The Story of “Little Caughnawaga”

The story of little caughnawaga by domenick tonacchioBrooklyn has a long history of attracting immigrants from all over the world.  Just look at the various ethnic enclaves that dot the borough: the Polish in Greenpoint, the Russians in Brighton Beach, West Indians in Crown Heights, the Italians in Bensonhurst, the list could go on and on.  Yet today I want to talk about one fascinating enclave that’s tragically no more: Brooklyn’s Mohawk Indian community.  

The Mohawk are not native to Brooklyn; their original homeland was the area around Schenectady, though over time they were moved to reservations in Canada and northern New York.  In the late 20s, Mohawk ironworkers, renowned for their agility, were hired to construct bridges and skyscrapers in New York City.  Most of these men came from Kahnawake, a reservation near Montreal.  While they spent their working weeks in Brooklyn, they would go back up to see their families every weekend, a 12-hour drive.  By the 30s and 40s, their families moved down to Brooklyn, settling in Boerum Hill, a traditionally Irish and Italian enclave that became known as “Little Caughnawaga”.  

Little Caughnawaga was a tight-knit community, estimated at about 700 by the 1940s, most of whom lived in the same apartment buildings or mere blocks away from each other.  One of the centers of their community was a bar on Nevins Street known as the “Wigwam”, where Mohawk ironworkers would discuss jobs, pick up their mail and find rides back to the reservations in Canada.  There was a lunch counter nearby as well, where Mohawk women cooked the traditional white cornbread with kidney beans.  A Presbyterian church on Pacific Street between Hoyt and Bond became another nerve center of the community; its pastor, although not an Indian himself, learned Mohawk, and gave sermons in the language and even translated the Gospel of Luke.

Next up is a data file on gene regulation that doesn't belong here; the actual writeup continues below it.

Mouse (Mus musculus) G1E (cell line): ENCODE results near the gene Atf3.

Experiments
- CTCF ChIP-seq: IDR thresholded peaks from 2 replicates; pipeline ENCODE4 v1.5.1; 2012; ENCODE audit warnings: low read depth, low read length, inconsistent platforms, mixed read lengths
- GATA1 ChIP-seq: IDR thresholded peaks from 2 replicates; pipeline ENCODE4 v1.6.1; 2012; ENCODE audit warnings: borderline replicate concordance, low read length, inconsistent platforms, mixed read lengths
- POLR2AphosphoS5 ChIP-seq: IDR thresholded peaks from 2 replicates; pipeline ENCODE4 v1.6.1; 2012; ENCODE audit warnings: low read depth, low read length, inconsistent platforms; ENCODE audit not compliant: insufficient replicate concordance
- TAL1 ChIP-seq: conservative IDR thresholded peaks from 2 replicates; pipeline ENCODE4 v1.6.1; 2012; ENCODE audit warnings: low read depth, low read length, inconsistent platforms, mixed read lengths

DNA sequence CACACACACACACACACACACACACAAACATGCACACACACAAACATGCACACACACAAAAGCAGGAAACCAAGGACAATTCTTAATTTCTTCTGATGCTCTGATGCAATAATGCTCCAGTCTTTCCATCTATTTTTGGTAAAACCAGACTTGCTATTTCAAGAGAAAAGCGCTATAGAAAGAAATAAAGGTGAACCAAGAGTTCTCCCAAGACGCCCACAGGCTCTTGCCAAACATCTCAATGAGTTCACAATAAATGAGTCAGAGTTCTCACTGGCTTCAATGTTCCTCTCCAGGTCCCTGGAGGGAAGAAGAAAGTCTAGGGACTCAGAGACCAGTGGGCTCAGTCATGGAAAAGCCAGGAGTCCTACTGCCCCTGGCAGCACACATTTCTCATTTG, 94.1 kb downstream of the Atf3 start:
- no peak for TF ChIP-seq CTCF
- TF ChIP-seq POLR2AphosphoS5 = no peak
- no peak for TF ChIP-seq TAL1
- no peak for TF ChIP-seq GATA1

In a 1949 article in the New Yorker, titled “Mohawks in High Steel”, Joseph Mitchell said that the community “is growing, and it shows signs of permanence”.  Yet by the 60s, the community began to dwindle, thanks in no small part to a rise in crime and a tough economy.  Many of the Mohawk still had strong ties to their reservations in Canada and were eager to return to their homeland.  Others married non-Indians and settled in more suburban areas.  Although Mohawk Indians still make up a percentage of New York ironworkers, they aren’t permanent residents, and much of their community is gone.  The Wigwam closed down, the Mohawk-speaking pastor has since died and the union hall where Mohawk ironworkers used to congregate moved to Queens.  

Over the years I’ve seen so much of Brooklyn grow and change from what it once was.  While much of this change and growth has been great for the community, it’s sad to see things go.  And even if they do go, it would be a major disservice to Brooklyn’s legacy to forget or overlook them.  

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